The Sikhs of to-day, though they all derive primarily from Nanak, are only recognized as Singhs or real Sikhs when they accept the doctrines and practices of Guru Govind Singh.
The following are the main points of his teaching: Sikhs must have one form of initiation, sprinkling of water by five of the faithful; they should worship the one invisible God and honour the memory of Guru Nanak and his successors; their watchword should be, "Sri wah guru ji ka khalsa, sri wah guru ji ki fatah" (Khalsa of God, victory to God!), but they should revere and bow to nought visible save the Granth Sahib, the book of their belief; they should occasionally bathe in the sacred tank of Amritsar; their locks should remain unshorn; and they should name themselves singhs or lions.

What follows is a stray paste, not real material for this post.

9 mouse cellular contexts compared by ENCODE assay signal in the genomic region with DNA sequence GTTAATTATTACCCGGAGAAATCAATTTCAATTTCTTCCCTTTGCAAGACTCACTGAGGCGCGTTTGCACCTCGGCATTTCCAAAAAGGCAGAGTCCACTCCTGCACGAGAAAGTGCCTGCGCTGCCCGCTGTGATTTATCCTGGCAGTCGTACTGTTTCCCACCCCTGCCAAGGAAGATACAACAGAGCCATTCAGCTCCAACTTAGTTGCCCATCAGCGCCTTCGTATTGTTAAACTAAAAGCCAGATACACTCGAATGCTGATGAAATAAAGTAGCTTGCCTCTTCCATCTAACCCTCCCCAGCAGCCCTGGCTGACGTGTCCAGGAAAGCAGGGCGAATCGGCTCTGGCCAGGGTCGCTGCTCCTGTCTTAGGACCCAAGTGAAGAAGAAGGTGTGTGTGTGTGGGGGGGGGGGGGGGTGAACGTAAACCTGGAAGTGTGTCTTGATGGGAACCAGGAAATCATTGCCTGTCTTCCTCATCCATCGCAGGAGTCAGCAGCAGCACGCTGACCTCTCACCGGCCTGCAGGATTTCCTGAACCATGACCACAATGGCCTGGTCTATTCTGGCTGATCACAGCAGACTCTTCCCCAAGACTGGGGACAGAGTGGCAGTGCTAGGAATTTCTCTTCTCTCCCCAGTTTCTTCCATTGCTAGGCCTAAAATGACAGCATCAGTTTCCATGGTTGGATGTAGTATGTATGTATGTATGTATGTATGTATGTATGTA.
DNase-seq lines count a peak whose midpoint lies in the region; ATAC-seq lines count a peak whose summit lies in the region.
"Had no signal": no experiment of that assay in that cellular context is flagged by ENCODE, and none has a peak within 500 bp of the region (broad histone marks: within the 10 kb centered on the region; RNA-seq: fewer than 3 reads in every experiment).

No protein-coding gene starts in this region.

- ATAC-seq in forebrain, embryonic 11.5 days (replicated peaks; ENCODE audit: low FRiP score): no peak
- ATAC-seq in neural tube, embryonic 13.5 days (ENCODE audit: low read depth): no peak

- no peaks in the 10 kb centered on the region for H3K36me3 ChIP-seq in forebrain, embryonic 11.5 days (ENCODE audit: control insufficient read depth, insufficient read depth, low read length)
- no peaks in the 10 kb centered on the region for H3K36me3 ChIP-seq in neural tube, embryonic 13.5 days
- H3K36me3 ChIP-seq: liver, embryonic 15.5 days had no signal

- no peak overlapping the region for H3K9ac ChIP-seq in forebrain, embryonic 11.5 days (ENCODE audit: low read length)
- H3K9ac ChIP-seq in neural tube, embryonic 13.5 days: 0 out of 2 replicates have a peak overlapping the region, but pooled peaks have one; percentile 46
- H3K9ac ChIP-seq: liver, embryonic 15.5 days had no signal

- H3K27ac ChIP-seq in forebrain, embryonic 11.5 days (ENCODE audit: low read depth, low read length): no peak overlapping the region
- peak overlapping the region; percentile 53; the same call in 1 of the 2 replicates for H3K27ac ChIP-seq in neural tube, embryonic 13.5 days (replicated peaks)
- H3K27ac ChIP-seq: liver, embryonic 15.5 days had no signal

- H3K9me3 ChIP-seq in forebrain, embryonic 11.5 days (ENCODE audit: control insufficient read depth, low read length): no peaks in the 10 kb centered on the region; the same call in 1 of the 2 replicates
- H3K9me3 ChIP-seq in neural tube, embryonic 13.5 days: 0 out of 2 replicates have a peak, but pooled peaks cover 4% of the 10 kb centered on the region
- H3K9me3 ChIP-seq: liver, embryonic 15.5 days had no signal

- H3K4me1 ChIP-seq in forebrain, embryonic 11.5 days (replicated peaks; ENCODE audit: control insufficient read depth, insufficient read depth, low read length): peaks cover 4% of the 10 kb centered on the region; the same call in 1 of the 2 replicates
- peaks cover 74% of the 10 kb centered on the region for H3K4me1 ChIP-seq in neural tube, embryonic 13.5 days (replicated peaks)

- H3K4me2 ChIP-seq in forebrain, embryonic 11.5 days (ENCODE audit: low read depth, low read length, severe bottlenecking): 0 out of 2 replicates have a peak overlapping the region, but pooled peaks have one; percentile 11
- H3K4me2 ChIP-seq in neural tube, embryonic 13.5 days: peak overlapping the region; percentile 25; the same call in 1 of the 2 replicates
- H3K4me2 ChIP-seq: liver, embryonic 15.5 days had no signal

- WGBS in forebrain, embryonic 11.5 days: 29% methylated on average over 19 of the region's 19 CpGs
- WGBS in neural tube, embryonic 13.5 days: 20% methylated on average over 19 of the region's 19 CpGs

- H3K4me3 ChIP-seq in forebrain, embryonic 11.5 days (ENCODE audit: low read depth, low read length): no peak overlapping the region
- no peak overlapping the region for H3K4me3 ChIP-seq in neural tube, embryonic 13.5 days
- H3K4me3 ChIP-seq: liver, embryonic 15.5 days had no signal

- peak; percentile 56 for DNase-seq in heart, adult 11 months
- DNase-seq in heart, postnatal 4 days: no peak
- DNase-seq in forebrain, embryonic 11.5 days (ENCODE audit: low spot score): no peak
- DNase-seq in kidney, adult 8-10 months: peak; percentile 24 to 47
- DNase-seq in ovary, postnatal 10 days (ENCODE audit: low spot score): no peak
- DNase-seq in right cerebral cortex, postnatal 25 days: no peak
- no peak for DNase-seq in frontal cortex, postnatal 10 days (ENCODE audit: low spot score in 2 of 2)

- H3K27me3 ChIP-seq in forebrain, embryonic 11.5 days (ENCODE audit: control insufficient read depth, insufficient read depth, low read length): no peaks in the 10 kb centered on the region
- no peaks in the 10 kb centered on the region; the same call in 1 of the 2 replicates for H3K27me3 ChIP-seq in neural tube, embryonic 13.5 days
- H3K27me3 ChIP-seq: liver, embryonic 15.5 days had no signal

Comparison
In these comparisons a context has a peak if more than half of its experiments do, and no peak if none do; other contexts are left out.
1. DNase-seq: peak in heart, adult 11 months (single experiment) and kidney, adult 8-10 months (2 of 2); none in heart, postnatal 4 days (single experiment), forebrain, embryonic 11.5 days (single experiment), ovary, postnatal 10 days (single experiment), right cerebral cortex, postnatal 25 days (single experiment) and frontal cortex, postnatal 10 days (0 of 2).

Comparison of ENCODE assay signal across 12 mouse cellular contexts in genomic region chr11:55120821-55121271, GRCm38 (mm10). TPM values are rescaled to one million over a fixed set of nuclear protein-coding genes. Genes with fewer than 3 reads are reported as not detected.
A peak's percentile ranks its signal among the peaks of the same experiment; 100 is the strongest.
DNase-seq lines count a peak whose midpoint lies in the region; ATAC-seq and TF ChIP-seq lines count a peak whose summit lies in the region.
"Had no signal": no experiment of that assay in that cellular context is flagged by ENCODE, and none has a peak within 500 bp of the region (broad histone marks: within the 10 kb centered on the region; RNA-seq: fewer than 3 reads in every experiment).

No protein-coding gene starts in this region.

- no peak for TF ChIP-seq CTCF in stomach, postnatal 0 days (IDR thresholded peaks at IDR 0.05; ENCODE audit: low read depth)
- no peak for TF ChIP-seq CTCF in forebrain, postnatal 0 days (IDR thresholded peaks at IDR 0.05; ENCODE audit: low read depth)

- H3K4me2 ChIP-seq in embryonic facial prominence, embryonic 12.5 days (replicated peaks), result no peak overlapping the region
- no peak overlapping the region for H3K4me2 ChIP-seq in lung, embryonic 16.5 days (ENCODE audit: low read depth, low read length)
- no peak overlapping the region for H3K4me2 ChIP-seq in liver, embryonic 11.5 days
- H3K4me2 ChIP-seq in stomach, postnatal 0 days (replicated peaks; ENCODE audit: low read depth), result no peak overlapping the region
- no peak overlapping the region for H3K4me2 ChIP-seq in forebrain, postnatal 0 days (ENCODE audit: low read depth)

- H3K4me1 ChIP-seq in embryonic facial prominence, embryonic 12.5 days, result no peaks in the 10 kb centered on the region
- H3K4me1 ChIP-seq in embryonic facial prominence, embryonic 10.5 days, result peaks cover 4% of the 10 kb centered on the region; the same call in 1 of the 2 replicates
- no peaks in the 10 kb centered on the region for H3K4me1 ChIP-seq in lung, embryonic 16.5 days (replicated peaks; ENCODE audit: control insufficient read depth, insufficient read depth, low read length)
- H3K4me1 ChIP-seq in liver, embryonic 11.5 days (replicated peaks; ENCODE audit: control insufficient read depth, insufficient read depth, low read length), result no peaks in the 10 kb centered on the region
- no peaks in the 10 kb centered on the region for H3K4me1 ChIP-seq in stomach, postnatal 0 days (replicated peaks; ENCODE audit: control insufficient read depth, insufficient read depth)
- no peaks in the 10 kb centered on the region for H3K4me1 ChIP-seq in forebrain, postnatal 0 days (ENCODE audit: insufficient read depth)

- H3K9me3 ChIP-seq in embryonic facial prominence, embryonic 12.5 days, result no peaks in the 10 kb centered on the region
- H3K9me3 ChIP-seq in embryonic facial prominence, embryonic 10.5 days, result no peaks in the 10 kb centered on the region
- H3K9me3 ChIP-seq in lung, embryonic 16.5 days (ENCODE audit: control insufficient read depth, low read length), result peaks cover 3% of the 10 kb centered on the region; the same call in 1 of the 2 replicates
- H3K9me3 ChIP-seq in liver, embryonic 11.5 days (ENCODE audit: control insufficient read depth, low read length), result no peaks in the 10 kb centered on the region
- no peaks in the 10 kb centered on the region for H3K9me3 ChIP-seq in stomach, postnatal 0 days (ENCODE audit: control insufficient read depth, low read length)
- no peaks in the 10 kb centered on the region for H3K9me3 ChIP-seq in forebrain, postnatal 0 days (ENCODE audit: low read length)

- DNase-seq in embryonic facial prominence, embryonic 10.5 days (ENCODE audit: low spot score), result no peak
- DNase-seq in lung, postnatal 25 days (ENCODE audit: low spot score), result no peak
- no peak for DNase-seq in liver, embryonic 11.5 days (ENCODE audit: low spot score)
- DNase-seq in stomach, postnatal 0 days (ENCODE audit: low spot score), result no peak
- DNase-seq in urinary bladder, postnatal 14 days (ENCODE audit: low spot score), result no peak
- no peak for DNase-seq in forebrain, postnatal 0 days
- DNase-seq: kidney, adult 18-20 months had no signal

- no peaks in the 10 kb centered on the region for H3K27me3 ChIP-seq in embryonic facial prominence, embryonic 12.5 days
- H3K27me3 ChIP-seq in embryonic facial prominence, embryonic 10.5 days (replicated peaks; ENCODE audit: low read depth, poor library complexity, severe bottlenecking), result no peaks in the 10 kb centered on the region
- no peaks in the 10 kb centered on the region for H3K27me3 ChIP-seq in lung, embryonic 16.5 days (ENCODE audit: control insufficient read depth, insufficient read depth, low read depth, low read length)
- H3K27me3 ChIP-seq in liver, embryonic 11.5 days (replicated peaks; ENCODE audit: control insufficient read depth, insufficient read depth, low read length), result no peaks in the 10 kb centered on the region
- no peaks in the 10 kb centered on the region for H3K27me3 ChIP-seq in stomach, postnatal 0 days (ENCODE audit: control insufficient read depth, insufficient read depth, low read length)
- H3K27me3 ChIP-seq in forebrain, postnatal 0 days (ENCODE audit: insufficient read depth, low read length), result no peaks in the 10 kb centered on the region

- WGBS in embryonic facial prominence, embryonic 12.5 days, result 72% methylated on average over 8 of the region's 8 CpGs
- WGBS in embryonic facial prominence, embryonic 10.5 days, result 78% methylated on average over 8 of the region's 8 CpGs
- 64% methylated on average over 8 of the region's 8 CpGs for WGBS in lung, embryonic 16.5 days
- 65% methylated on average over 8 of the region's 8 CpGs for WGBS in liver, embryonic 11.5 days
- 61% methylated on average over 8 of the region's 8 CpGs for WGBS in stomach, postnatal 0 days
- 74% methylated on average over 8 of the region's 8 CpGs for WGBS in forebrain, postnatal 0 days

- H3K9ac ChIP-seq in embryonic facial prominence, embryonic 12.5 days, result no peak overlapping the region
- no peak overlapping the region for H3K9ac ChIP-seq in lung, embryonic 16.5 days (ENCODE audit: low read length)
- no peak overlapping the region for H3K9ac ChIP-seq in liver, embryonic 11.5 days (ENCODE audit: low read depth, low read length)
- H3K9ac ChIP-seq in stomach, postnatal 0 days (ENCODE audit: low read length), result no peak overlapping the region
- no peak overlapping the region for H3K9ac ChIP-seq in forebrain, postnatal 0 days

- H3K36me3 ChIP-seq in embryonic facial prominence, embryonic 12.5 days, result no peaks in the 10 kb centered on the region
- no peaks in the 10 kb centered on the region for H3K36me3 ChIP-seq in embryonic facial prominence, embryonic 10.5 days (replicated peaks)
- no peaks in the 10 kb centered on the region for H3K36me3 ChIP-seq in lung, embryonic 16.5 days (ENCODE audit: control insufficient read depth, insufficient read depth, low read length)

There may first be mentioned the zealots such as the Akalis, who, though generally quite illiterate, aim at observing the injunctions of Sikhism Guru Govind Singh; secondly, the true Sikhs or Singhs who observe his ordinances, such as the prohibi tions of cutting the hair and the use of tobacco; and, thirdly, those Sikhs who while professing devotion to the tenets of the gurus are almost indistinguishable from ordinary Hindus.
Both obey the general injunctions of the Sikh gurus, but the Sahijdhari Sikhs have not accepted the pahul or baptism of Guru Govind Singh, and do not wear the distinguishing habiliments of the Kesadhari, who are the baptized Sikhs, also called Singhs or lions.